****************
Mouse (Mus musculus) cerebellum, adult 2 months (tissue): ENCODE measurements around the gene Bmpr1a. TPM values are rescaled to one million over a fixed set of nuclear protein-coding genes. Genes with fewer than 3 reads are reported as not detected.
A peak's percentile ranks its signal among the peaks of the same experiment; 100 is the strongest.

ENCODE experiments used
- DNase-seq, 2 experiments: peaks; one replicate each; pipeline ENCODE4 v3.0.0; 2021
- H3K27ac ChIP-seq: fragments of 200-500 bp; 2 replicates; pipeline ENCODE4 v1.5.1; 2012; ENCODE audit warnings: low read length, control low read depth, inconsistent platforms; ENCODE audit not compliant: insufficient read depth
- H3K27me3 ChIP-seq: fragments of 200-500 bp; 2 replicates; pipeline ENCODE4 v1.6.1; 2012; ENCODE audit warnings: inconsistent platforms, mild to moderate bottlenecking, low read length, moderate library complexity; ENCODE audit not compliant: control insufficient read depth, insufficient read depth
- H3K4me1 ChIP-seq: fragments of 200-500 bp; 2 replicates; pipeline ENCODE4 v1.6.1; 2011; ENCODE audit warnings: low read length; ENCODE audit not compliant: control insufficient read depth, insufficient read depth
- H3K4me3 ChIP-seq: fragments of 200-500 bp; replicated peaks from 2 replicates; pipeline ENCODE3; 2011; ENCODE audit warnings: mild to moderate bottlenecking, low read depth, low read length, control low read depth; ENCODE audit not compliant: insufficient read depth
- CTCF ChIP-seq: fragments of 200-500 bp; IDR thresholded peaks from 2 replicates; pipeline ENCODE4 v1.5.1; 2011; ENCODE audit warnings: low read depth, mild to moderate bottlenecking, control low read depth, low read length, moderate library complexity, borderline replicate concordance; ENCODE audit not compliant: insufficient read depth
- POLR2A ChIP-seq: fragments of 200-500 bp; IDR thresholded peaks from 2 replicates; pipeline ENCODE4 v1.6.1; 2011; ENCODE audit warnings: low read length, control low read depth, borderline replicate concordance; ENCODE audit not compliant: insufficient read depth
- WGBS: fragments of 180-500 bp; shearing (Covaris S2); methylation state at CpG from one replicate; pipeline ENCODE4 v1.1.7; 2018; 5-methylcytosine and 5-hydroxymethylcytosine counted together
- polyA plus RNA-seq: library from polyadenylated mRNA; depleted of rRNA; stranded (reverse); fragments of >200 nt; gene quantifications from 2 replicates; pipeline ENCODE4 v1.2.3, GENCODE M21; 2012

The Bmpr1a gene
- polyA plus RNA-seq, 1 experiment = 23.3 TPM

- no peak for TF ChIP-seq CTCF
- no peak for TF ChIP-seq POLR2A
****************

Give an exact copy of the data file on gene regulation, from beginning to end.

Mouse (Mus musculus) cerebellum, adult 2 months (tissue): ENCODE measurements around the gene Bmpr1a. TPM values are rescaled to one million over a fixed set of nuclear protein-coding genes. Genes with fewer than 3 reads are reported as not detected.
A peak's percentile ranks its signal among the peaks of the same experiment; 100 is the strongest.

ENCODE experiments used
- DNase-seq, 2 experiments: peaks; one replicate each; pipeline ENCODE4 v3.0.0; 2021
- H3K27ac ChIP-seq: fragments of 200-500 bp; 2 replicates; pipeline ENCODE4 v1.5.1; 2012; ENCODE audit warnings: low read length, control low read depth, inconsistent platforms; ENCODE audit not compliant: insufficient read depth
- H3K27me3 ChIP-seq: fragments of 200-500 bp; 2 replicates; pipeline ENCODE4 v1.6.1; 2012; ENCODE audit warnings: inconsistent platforms, mild to moderate bottlenecking, low read length, moderate library complexity; ENCODE audit not compliant: control insufficient read depth, insufficient read depth
- H3K4me1 ChIP-seq: fragments of 200-500 bp; 2 replicates; pipeline ENCODE4 v1.6.1; 2011; ENCODE audit warnings: low read length; ENCODE audit not compliant: control insufficient read depth, insufficient read depth
- H3K4me3 ChIP-seq: fragments of 200-500 bp; replicated peaks from 2 replicates; pipeline ENCODE3; 2011; ENCODE audit warnings: mild to moderate bottlenecking, low read depth, low read length, control low read depth; ENCODE audit not compliant: insufficient read depth
- CTCF ChIP-seq: fragments of 200-500 bp; IDR thresholded peaks from 2 replicates; pipeline ENCODE4 v1.5.1; 2011; ENCODE audit warnings: low read depth, mild to moderate bottlenecking, control low read depth, low read length, moderate library complexity, borderline replicate concordance; ENCODE audit not compliant: insufficient read depth
- POLR2A ChIP-seq: fragments of 200-500 bp; IDR thresholded peaks from 2 replicates; pipeline ENCODE4 v1.6.1; 2011; ENCODE audit warnings: low read length, control low read depth, borderline replicate concordance; ENCODE audit not compliant: insufficient read depth
- WGBS: fragments of 180-500 bp; shearing (Covaris S2); methylation state at CpG from one replicate; pipeline ENCODE4 v1.1.7; 2018; 5-methylcytosine and 5-hydroxymethylcytosine counted together
- polyA plus RNA-seq: library from polyadenylated mRNA; depleted of rRNA; stranded (reverse); fragments of >200 nt; gene quantifications from 2 replicates; pipeline ENCODE4 v1.2.3, GENCODE M21; 2012

The Bmpr1a gene
- polyA plus RNA-seq, 1 experiment = 23.3 TPM

- no peak for TF ChIP-seq CTCF
- no peak for TF ChIP-seq POLR2A